The circumpolar deep water current is a relatively warm, salty and nutrient-rich water mass that flows onto the continental shelf at certain locations.[12][13]

The Ross Sea (and Ross Ice Shelf) overlies a deep continental shelf, although the average depth of the world's continental shelves (at the shelf break joining the continental slope) is about 130 meters,[14][15] the Ross shelf average depth is about 500 meters.[16] It is shallower in the western Ross Sea (east longitudes) than the east (west longitudes).[16] This over-deepened condition is due to cycles of erosion and deposition of sediments from expanding and contracting ice sheets overriding the shelf during Oligocene and later time,[17] and is also found on other locations around Antarctica.[18] Erosion was more focused on the inner parts of the shelf while deposition of sediment dominated the outer shelf, making the inner shelf deeper than the outer.[17][19]

Ross Sea Antarctica sea floor geology shows major basins and drill sites. Credit: BrucePL.{{free media}}

Seismic studies in the latter half of the twentieth century defined the major features of the geology of the Ross Sea.[20] The deepest or basement rocks, are faulted into four major north trending graben systems, which are basins for sedimentary fill. These basins include the Northern and Victoria Land Basin in the west, the Central Trough, and the Eastern Basin, which has approximately the same width as the other three. The Coulman High separates the Victoria Land Basin and Central Trough and the Central High separates the Central Trough and Eastern Basin. The majority of the faulting and accompanying graben formation along with crustal extension occurred during the rifting away of the Zealandia microcontinent from Antarctica in Gondwana during Cretaceous time.[21] Paleogene and Neogene -age and faulting and extension is restricted to the Victoria Land Basin and Northern Basin.[22][23]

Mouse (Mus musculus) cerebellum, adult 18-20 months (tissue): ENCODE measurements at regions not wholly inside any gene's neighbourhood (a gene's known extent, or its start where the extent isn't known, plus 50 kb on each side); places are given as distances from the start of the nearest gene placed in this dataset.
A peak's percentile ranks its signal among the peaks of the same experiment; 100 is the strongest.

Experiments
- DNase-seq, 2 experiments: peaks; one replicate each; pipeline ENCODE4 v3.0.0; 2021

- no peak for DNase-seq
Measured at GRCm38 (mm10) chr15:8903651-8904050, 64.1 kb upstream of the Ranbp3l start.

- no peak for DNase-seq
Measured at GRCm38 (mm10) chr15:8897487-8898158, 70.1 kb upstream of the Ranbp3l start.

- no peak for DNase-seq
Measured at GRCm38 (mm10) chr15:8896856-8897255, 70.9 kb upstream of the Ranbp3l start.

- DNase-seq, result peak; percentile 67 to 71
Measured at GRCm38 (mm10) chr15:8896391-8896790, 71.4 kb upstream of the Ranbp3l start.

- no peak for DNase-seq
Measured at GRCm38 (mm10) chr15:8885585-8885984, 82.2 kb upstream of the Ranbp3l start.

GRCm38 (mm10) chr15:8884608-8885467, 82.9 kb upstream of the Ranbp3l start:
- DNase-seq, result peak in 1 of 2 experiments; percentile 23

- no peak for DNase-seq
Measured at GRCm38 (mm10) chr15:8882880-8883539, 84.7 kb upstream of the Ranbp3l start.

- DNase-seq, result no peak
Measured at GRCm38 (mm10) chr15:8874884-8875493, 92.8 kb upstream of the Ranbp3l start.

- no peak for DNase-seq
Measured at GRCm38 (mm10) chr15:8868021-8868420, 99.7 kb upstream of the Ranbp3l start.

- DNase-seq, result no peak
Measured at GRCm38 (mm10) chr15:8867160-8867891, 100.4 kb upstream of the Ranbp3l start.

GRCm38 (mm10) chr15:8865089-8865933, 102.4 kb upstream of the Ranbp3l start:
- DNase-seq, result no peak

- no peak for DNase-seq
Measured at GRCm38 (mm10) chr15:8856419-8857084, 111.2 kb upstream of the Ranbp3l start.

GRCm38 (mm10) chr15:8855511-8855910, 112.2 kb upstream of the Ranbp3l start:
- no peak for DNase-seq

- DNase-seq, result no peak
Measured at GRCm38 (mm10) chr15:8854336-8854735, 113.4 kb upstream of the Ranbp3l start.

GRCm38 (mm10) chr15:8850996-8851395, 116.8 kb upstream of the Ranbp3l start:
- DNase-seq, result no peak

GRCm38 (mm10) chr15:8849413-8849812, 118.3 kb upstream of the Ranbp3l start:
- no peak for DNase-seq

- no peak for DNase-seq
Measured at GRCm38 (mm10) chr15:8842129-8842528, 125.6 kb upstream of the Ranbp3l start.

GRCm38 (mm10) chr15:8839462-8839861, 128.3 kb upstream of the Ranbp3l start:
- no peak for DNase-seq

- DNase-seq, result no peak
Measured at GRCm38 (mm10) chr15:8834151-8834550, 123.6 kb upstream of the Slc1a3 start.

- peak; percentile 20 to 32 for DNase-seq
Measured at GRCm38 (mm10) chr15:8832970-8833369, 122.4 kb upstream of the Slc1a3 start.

Basement grabens are filled with rift sediments of uncertain character and age.[20] A widespread unconformity has cut into the basement and sedimentary fill of the large basins.[20][24] Above this major unconformity (named RSU-6[25]) are a series of glacial marine sedimentary units deposited during multiple advances and retreats of the Antarctic Ice Sheet across the sea floor of the Ross Sea during the Oligocene and later.[17]

Drill holes have recovered cores of rock from the western edges of the sea. The most ambitious recent efforts are the Cape Roberts Project (CRP) and the ANDRILL project.[26][27][28] Deep Sea Drilling Project (DSDP) Leg 28 completed several holes (270-273) farther from land in the central and western portions of the sea.[29] These resulted in defining a stratigraphy for most of the older glacial sequences, which comprise Oligocene and younger sediments. The Ross Sea-wide major unconformity RSU-6 has been proposed to mark a global climate event and the first appearance of the Antarctic Ice Sheet in the Oligocene.[30][31][32]

See also[edit | edit source]

References[edit | edit source]

  1. D. Amblas and J. A. Dowdeswell (October 2018). "Physiographic influences on dense shelf-water cascading down the Antarctic continental slope". Earth-Science Reviews 185: 887-900. doi:10.1016/j.earscirev.2018.07.014. Retrieved 22 May 2019. 
  2. UT Austin 1999
  3. Bénard et al. 2010, Introduction, pp. 1–2
  4. Bénard, F.; Callot, J. P.; Vially, R.; Schmitz, J.; Roest, W.; Patriat, M.; Loubrieu, B.; The ExtraPlac Team (2010). "The Kerguelen plateau: Records from a long-living/composite microcontinent". Marine and Petroleum Geology 27 (3): 633–649. doi:10.1016/j.marpetgeo.2009.08.011. Retrieved September 6, 2015.